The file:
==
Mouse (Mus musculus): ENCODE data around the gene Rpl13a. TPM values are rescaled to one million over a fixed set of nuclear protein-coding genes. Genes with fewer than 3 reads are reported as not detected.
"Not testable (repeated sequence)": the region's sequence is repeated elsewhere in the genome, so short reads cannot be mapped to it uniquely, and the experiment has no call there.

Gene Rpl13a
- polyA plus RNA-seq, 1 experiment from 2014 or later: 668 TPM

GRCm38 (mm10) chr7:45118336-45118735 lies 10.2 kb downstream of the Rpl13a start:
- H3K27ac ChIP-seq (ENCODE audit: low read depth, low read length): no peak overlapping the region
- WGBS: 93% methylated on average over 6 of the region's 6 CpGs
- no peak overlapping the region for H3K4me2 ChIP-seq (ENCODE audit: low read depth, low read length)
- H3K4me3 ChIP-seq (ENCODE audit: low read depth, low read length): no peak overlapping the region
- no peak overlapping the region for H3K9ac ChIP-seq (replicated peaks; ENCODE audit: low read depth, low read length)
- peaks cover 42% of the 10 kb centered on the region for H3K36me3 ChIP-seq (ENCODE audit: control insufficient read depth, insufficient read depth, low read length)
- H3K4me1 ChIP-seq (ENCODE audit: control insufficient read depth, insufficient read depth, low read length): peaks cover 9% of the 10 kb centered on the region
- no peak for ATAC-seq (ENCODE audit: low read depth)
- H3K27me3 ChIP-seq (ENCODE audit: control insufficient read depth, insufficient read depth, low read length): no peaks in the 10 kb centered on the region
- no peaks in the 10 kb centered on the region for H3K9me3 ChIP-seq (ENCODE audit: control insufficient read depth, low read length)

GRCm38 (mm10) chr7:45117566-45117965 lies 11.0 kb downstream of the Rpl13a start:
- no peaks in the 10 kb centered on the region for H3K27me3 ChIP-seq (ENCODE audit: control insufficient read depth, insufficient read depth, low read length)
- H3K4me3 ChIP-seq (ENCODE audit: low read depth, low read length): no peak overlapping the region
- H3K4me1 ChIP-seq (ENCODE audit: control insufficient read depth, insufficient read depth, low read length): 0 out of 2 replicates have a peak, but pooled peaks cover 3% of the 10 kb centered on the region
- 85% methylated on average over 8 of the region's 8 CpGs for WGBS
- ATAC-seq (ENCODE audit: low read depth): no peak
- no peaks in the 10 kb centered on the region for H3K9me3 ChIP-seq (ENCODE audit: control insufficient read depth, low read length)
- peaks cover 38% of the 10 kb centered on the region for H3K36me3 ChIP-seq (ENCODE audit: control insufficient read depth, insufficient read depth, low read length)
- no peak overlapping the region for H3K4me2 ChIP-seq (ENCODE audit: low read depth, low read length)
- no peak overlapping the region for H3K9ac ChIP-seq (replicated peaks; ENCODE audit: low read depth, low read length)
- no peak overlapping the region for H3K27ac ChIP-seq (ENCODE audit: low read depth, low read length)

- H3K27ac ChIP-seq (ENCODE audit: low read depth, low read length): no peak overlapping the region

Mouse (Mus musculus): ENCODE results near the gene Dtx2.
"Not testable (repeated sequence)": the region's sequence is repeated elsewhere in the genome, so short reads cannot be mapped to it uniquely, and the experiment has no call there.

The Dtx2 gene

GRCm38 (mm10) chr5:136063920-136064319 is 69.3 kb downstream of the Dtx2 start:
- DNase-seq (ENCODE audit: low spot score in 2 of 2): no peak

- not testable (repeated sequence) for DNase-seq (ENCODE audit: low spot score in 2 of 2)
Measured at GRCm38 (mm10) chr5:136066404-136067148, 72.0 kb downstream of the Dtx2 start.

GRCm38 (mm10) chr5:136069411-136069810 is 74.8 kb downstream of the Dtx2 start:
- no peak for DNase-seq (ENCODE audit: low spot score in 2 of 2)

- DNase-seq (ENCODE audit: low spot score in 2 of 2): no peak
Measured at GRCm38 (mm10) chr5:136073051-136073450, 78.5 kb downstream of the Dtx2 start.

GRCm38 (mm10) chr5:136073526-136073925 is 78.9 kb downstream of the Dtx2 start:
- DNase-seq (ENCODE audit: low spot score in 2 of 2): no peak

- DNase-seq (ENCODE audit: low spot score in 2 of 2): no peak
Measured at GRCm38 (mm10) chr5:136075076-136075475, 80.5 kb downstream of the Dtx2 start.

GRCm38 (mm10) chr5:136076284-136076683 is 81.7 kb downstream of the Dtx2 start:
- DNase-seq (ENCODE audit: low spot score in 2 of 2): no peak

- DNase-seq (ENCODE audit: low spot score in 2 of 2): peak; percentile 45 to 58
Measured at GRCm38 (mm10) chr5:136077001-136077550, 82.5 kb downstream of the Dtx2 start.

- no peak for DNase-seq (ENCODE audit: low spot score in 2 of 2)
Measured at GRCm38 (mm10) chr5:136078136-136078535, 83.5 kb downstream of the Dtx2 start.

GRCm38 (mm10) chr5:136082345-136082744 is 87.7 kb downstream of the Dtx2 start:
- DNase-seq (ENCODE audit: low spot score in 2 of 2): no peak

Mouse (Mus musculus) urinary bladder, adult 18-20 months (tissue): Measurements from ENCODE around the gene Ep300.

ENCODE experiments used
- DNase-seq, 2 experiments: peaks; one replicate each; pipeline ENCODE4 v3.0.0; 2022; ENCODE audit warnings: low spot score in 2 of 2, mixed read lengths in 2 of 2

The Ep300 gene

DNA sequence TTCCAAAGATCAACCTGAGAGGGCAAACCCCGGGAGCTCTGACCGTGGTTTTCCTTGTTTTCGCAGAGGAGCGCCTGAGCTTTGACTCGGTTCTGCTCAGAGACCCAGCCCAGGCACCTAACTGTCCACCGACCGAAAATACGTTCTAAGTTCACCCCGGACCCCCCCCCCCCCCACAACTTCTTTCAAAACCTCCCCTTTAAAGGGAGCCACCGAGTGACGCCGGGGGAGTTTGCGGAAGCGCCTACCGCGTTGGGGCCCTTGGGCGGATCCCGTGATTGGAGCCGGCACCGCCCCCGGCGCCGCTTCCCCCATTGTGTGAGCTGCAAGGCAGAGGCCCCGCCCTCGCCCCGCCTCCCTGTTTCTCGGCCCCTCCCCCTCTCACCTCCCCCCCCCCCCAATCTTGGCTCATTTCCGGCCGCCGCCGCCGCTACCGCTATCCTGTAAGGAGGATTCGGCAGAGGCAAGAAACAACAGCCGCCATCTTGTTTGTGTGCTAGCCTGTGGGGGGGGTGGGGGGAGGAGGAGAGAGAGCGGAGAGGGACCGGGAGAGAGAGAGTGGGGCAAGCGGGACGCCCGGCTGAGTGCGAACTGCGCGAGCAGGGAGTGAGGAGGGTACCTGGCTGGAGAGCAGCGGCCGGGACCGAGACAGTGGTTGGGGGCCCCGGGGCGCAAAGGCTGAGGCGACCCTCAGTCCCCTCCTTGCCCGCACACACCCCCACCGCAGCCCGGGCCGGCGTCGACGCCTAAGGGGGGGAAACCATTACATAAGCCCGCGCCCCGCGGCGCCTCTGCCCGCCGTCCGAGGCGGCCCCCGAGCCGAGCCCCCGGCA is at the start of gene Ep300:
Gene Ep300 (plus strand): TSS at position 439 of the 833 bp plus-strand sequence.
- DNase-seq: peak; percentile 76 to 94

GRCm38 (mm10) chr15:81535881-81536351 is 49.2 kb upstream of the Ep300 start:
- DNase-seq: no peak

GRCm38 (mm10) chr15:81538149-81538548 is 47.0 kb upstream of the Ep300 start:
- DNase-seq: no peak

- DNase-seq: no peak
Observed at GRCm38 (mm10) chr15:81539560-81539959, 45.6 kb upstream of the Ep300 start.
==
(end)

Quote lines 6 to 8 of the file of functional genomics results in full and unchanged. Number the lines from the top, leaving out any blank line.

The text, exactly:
- H3K27ac ChIP-seq (ENCODE audit: low read depth, low read length): no peak overlapping the region
- WGBS: 93% methylated on average over 6 of the region's 6 CpGs
- no peak overlapping the region for H3K4me2 ChIP-seq (ENCODE audit: low read depth, low read length)